Thursday, May 21, 2009


This is Sissee. This picture was taken in February while I was volunteering at Heartland Humane Society, but she'd been there since January, I think. She's rambunctious, loves people, and likes to play fetch. Since this picture was taken, she was adopted, then sold on Craigslist*, then, about a week ago, brought back to the shelter a bit of a nervous wreck. She was one of the demo dogs we used this weekend to practice Open Paw training, and hopefully it will help her stop being a ping-pong dog.

Open Paw is a non-profit founded and run by dog trainers. The co-founder and president Kelly Gorman Dunbar flew here for the weekend to kick start the program at Heartland and lead the training exercises for volunteers and staff. (The local paper ran a story on it today).

Essentially it's about integrating basic obedience training to a shelter's every day operations to help improve the animals chances of being adopted and STAYING adopted. Once fully implemented the staff, volunteers, and even the visiting public take part in providing (relatively) consistent basic training for the animals.

My favorite part is the feeding program. It's so simple and intuitive, why didn't anyone think of this before? Instead of being fed two meals a day in their kennels, the dogs' bowls are hung on the outside of their doors and throughout the day, visitors, staff and volunteers hand feed. It means a constant positive association with people, and can be used as reward training for, say, not barking, or not jumping up.

This has already made a difference for two chronic barkers. By the end of the weekend they would stay quiet and wait when they heard people enter the kennel area instead of immediately barking. And they would continue to stay quiet as long as someone stood there and fed him. Not perfect, of course, and as soon as you left the barking could start again, but, after weeks of no change (and maybe even deterioration), it only took two days of this new program for there to be noticeable progress.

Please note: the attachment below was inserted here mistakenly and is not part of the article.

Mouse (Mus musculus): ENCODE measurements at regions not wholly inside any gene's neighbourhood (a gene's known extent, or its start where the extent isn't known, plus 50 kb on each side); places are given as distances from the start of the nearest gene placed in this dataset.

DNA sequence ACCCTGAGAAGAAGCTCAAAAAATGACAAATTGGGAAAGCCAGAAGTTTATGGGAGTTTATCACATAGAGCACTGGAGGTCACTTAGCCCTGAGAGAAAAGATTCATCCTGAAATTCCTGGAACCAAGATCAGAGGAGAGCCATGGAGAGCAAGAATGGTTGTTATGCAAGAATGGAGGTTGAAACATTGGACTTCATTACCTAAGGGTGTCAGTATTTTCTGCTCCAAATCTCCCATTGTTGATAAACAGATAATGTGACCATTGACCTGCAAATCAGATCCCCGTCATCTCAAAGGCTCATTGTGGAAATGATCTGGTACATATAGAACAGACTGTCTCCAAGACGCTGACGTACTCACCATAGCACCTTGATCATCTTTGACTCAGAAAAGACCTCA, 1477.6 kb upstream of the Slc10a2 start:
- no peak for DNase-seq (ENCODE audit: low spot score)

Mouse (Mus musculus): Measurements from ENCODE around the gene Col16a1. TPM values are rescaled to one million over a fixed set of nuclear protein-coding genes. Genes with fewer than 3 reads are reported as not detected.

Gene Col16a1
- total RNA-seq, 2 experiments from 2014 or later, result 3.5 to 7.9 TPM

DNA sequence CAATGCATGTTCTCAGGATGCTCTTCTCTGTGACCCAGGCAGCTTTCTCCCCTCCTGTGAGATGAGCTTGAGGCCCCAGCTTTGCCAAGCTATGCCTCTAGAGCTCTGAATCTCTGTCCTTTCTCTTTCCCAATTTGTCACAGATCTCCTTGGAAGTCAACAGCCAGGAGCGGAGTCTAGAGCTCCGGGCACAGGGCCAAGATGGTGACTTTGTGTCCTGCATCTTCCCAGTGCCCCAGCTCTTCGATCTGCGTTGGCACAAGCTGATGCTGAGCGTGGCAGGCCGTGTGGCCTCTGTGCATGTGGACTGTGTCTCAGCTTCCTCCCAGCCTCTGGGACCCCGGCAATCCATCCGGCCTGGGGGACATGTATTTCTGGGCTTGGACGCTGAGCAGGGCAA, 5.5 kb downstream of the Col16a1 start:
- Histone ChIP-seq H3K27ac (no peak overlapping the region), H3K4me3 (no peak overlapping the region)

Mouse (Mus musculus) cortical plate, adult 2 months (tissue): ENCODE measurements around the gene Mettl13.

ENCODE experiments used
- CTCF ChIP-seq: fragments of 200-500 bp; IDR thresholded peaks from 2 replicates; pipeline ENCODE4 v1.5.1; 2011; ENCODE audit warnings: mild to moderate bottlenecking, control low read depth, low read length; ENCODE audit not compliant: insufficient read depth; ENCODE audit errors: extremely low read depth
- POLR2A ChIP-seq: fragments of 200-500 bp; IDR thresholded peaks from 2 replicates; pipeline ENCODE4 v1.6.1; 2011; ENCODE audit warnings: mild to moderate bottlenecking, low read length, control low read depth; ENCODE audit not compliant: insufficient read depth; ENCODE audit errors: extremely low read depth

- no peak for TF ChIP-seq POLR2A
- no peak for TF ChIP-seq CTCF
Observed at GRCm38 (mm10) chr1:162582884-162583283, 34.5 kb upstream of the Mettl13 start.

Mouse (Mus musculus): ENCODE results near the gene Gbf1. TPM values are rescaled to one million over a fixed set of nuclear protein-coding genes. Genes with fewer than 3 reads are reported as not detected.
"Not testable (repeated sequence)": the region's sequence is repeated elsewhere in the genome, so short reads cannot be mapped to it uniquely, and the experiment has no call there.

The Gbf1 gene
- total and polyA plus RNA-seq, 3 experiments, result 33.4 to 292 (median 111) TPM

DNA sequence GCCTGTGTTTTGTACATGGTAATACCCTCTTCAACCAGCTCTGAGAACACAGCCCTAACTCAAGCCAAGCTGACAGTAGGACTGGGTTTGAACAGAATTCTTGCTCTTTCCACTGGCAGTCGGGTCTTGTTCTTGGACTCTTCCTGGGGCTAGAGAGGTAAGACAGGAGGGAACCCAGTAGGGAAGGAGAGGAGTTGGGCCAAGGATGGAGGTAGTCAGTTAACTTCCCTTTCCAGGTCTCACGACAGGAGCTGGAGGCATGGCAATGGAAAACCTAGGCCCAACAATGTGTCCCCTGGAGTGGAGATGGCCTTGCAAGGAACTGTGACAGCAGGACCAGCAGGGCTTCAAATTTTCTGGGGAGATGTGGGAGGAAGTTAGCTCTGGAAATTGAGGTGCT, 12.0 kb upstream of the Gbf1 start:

Another nice thing: the mental stimulation of even short, simple training sessions tired out the dogs more than hours of walking would have. A good thing to keep in mind since, with this new system, volunteers can't take the dogs out for a walk until they've been trained and tested for that.

It's a bit counter-intuitive. Right now the mentality is that the dogs are cooped up and need exercise, so the goal becomes to get them out on a walk at all costs. Which usually means, of course, letting them jump all over you and pull on the leash and generally cementing negative habits that won't endear them to a potential adopter.

The biggest obstacle will be making sure everyone stays on the same page and doesn't 'revert' back to the old policies.

It might be less satisfying to spend an hour practicing entering and exiting kennels than taking the dogs to the park, but in the long run I really think this will help them find and keep a home.

*I have no idea if her original adopters are jerks or just ignorant.


Anonymous said...

Not sure if this will be read or seen. I am Sissee's owner and have been since June of 2009. She has been a wonderful family dog but she is not small or female dog friendly. She has been like that since the day after we got her. Sis still gets excited about playing ball and will go until she gets hurt. My husband and I have trained her to stop and go in when it has been long enough. We love that she took well to our cat when we got her and the kitten we got the year after getting her. Sis has always been wonderful with children and she let's our 2 year old son roughly love her.

Suzanne said...

Thanks for the comment, it's great hearing about how shelter dogs I've met have been getting along.